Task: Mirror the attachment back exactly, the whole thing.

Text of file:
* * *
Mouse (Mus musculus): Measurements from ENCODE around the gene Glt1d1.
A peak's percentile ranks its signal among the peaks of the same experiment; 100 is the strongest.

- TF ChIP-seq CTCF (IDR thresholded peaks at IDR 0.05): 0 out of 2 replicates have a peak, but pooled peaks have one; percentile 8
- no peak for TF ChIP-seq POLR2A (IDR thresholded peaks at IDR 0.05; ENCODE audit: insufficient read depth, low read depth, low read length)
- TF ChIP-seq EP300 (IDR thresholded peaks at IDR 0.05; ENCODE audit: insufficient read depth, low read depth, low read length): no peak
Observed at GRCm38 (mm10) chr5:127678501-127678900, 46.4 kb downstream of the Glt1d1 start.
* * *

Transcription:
Mouse (Mus musculus): Measurements from ENCODE around the gene Glt1d1.
A peak's percentile ranks its signal among the peaks of the same experiment; 100 is the strongest.

- TF ChIP-seq CTCF (IDR thresholded peaks at IDR 0.05): 0 out of 2 replicates have a peak, but pooled peaks have one; percentile 8
- no peak for TF ChIP-seq POLR2A (IDR thresholded peaks at IDR 0.05; ENCODE audit: insufficient read depth, low read depth, low read length)
- TF ChIP-seq EP300 (IDR thresholded peaks at IDR 0.05; ENCODE audit: insufficient read depth, low read depth, low read length): no peak
Observed at GRCm38 (mm10) chr5:127678501-127678900, 46.4 kb downstream of the Glt1d1 start.